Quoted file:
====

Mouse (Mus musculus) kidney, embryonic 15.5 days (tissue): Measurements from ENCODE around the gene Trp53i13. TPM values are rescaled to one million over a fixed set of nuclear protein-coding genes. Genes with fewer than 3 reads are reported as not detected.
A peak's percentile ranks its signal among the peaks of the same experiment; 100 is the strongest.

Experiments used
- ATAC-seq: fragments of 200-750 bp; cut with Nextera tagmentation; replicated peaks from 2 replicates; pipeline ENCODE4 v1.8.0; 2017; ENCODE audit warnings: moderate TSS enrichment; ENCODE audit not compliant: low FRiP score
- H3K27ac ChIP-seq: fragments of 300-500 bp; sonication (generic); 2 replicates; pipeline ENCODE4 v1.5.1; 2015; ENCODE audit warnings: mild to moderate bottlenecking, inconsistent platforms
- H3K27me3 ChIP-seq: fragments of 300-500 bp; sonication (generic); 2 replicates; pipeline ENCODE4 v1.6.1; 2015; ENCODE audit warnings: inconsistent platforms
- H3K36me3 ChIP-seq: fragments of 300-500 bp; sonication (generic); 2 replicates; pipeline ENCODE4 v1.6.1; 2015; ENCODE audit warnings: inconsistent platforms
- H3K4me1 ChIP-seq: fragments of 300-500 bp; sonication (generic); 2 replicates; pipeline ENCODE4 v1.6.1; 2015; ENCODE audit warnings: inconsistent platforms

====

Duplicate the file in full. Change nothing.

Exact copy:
Mouse (Mus musculus) kidney, embryonic 15.5 days (tissue): Measurements from ENCODE around the gene Trp53i13. TPM values are rescaled to one million over a fixed set of nuclear protein-coding genes. Genes with fewer than 3 reads are reported as not detected.
A peak's percentile ranks its signal among the peaks of the same experiment; 100 is the strongest.

Experiments used
- ATAC-seq: fragments of 200-750 bp; cut with Nextera tagmentation; replicated peaks from 2 replicates; pipeline ENCODE4 v1.8.0; 2017; ENCODE audit warnings: moderate TSS enrichment; ENCODE audit not compliant: low FRiP score
- H3K27ac ChIP-seq: fragments of 300-500 bp; sonication (generic); 2 replicates; pipeline ENCODE4 v1.5.1; 2015; ENCODE audit warnings: mild to moderate bottlenecking, inconsistent platforms
- H3K27me3 ChIP-seq: fragments of 300-500 bp; sonication (generic); 2 replicates; pipeline ENCODE4 v1.6.1; 2015; ENCODE audit warnings: inconsistent platforms
- H3K36me3 ChIP-seq: fragments of 300-500 bp; sonication (generic); 2 replicates; pipeline ENCODE4 v1.6.1; 2015; ENCODE audit warnings: inconsistent platforms
- H3K4me1 ChIP-seq: fragments of 300-500 bp; sonication (generic); 2 replicates; pipeline ENCODE4 v1.6.1; 2015; ENCODE audit warnings: inconsistent platforms